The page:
Scott Davenport Photography
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Use Your iPhone as a Composition Tool

When I first arrive on a scene, I'm usually anxious to setup and start shooting. For landscape photography, I've learned (the hard way) it's time well spent to survey the scene before shooting - time is precious when shooting during the golden hour. Now, as I walk about a scene, considering different subjects and angles, I snap photos with my iPhone. The iPhone (or any smart phone, really) is a great composition tool.

It's quick and easy to take iPhone pictures, and the display is larger than the LCD in my camera. Once my scene survey is complete, I flip through the iPhone shots and select the subject and composition I like best. I use this technique more and more now.

Here's an example from a recent visit to Zabriskie Point in Death Valley National Park. I'd arrived well before sunrise and spent a few minutes walking around the overlook. I knew I wanted to capture the undulating roll of colors across the hills. Another interesting subject was a shark-tooth shaped peak to the north-east. Here's a couple of the iPhone shots I took:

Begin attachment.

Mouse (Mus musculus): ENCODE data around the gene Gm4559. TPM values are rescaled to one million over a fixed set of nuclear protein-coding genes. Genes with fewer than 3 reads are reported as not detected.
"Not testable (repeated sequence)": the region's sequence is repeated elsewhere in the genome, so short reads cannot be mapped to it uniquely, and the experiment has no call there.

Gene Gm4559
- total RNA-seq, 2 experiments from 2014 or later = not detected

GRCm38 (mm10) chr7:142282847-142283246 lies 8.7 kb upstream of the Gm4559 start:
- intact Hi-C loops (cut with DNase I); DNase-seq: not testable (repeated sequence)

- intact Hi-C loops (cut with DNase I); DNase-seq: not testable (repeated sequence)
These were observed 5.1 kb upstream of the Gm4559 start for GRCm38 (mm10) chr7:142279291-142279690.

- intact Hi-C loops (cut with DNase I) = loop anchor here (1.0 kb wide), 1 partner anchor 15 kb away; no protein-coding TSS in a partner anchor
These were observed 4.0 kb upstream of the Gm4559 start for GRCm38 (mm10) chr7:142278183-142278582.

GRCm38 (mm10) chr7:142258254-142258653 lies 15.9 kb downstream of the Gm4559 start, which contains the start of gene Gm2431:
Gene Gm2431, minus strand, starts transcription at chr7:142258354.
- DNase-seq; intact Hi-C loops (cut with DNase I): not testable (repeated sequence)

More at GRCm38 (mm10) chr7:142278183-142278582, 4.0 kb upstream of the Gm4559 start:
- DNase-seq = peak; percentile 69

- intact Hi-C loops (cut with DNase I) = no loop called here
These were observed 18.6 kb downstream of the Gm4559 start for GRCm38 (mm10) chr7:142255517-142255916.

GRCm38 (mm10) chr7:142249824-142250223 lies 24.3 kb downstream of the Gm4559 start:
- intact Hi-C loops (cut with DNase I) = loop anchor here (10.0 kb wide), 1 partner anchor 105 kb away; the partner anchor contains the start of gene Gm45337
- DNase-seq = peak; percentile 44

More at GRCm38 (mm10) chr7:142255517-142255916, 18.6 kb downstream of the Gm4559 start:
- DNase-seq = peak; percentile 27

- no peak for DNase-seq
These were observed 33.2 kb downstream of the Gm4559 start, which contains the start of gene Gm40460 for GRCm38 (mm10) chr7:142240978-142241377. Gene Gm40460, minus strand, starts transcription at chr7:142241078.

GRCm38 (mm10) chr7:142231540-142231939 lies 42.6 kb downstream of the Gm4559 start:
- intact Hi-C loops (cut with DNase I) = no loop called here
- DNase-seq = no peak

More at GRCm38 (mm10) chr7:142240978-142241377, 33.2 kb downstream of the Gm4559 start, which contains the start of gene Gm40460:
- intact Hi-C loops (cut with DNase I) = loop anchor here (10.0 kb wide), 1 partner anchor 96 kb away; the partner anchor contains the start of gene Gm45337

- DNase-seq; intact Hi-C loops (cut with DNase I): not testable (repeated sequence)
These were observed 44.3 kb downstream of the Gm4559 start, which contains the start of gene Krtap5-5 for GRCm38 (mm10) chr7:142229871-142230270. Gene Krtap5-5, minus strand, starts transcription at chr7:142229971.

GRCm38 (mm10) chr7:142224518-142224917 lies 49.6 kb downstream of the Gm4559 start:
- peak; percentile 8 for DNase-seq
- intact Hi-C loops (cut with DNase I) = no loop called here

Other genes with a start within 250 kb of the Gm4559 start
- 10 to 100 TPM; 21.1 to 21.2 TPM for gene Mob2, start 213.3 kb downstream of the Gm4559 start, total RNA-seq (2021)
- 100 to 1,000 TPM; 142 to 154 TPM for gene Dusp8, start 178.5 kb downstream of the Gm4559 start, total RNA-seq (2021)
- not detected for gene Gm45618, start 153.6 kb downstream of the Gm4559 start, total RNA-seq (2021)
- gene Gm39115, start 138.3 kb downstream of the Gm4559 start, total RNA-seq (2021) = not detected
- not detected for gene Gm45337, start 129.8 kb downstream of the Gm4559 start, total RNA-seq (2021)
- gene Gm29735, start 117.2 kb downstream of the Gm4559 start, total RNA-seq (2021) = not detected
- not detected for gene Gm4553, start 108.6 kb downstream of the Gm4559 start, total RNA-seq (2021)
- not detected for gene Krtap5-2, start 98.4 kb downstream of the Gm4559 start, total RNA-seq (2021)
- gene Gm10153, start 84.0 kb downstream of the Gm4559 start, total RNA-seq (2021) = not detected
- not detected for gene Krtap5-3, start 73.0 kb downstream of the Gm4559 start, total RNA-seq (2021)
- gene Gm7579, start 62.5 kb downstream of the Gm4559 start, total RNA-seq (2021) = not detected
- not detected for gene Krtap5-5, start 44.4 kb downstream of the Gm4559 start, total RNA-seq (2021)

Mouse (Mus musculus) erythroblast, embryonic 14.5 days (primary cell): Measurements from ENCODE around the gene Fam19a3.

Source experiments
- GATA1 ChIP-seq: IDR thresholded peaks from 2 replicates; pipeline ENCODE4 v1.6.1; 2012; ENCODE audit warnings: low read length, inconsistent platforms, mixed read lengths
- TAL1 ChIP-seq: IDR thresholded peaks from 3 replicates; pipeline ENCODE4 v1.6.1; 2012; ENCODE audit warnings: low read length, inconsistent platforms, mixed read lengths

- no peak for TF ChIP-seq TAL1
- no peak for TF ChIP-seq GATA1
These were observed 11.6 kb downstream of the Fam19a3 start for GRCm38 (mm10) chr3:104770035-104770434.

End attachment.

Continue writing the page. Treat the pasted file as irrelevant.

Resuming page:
A nice vista, squeezing in an interesting peak, but a lot of dead space at lower right.

A nice vista, squeezing in an interesting peak, but a lot of dead space at lower right.

Better. A more balanced composition, and the dark wash is a great leading line.

Better. A more balanced composition, and the dark wash is a great leading line.

For the wide vista, leaving out the shark-tooth peak gives a more balanced and stronger composition. Armed with this instant feedback, I setup my Nikon and tripod and awaited the sunrise. The final result:

Sunrise, Zabriskie Point

And just because I didn't include Mr. Shark Tooth in my wide landscape didn't mean I sacrificed it entirely. That peak made for a more intimate composition just as the sunlight began cascading down the peaks and hills.

A more intimate composition showcasing just a few peaks.

The next time you arrive on a scene, take out your iPhone, walk the scene, and snap some pics. It will really help you fine tune your composition.